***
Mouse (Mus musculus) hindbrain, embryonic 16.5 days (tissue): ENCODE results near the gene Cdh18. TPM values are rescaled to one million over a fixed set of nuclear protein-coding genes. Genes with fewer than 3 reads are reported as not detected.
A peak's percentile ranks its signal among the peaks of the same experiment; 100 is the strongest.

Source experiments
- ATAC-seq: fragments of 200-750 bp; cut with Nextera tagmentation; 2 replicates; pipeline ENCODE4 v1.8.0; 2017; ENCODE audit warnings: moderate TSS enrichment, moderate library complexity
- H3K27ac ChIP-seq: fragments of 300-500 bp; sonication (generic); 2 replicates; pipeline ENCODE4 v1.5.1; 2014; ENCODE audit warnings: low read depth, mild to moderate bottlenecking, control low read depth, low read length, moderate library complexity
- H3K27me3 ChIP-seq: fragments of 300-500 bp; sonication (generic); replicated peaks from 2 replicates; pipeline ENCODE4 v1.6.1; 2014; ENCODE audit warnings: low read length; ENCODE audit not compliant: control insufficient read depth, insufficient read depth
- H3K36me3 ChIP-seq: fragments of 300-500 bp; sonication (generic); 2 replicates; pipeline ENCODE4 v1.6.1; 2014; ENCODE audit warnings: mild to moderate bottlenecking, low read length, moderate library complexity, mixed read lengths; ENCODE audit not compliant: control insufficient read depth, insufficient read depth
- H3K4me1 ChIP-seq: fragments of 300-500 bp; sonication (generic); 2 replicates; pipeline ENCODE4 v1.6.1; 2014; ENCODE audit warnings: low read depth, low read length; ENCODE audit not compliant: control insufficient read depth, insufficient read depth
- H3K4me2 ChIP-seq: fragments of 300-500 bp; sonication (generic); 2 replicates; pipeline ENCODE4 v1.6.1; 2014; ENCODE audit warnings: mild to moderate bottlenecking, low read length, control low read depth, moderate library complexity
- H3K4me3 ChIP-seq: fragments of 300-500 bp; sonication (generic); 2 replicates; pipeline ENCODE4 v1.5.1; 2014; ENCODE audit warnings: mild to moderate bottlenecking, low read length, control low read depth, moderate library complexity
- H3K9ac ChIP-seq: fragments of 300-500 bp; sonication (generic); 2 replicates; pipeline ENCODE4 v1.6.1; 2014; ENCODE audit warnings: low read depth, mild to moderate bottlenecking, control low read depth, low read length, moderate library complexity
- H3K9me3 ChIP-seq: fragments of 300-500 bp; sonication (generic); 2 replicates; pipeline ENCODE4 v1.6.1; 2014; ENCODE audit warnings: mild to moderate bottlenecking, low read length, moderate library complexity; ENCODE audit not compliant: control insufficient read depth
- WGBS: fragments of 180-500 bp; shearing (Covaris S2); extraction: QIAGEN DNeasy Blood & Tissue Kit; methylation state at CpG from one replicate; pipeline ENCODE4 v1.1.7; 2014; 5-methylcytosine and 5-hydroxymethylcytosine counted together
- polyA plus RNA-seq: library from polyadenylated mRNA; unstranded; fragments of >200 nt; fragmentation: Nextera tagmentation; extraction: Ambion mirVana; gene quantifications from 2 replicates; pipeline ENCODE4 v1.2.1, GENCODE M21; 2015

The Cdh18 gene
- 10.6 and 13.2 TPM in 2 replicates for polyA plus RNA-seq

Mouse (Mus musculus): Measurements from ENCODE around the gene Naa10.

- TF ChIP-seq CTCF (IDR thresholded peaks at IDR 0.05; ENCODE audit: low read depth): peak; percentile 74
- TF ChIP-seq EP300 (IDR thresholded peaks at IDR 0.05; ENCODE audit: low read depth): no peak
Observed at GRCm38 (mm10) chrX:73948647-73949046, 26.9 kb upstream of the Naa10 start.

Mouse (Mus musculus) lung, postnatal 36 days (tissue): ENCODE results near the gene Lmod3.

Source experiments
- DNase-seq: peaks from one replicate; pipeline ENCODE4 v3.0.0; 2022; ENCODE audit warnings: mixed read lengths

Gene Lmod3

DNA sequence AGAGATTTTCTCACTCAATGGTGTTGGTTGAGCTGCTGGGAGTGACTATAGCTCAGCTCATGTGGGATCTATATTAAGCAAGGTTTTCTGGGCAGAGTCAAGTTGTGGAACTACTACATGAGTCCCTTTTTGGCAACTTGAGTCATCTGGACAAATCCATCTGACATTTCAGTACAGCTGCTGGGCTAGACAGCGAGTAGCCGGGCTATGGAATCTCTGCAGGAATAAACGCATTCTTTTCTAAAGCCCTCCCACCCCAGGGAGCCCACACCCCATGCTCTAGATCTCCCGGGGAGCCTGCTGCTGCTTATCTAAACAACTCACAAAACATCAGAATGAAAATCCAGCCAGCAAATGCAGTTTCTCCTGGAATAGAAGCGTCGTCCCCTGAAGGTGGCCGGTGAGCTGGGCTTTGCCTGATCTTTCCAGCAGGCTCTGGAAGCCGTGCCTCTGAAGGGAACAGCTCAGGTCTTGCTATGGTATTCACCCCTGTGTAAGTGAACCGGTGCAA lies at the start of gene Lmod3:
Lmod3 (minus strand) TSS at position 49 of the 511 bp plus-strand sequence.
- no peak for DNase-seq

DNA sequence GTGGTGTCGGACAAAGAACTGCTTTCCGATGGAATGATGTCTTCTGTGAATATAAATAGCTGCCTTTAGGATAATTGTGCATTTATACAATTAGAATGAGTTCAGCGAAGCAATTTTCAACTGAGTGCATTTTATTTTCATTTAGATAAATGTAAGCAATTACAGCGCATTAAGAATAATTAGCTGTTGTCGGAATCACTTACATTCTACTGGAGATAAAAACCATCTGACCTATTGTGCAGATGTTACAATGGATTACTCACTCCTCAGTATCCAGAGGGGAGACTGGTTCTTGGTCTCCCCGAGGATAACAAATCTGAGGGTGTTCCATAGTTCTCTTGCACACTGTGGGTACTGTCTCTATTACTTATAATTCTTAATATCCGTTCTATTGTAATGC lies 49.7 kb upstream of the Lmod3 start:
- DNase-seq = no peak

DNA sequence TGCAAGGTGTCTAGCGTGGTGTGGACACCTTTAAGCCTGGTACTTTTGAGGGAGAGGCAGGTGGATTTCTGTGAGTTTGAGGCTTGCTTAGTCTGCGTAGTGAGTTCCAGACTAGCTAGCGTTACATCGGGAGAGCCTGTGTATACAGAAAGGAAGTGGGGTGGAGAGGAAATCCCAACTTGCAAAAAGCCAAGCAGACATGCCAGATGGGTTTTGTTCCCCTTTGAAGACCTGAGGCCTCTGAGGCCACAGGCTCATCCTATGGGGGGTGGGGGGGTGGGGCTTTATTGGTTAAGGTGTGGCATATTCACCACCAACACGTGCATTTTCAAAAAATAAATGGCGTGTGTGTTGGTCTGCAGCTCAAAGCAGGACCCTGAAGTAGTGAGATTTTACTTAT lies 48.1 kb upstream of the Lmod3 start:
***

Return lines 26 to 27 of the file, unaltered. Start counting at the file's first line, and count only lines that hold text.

Lmod3 (minus strand) TSS at position 49 of the 511 bp plus-strand sequence.
- no peak for DNase-seq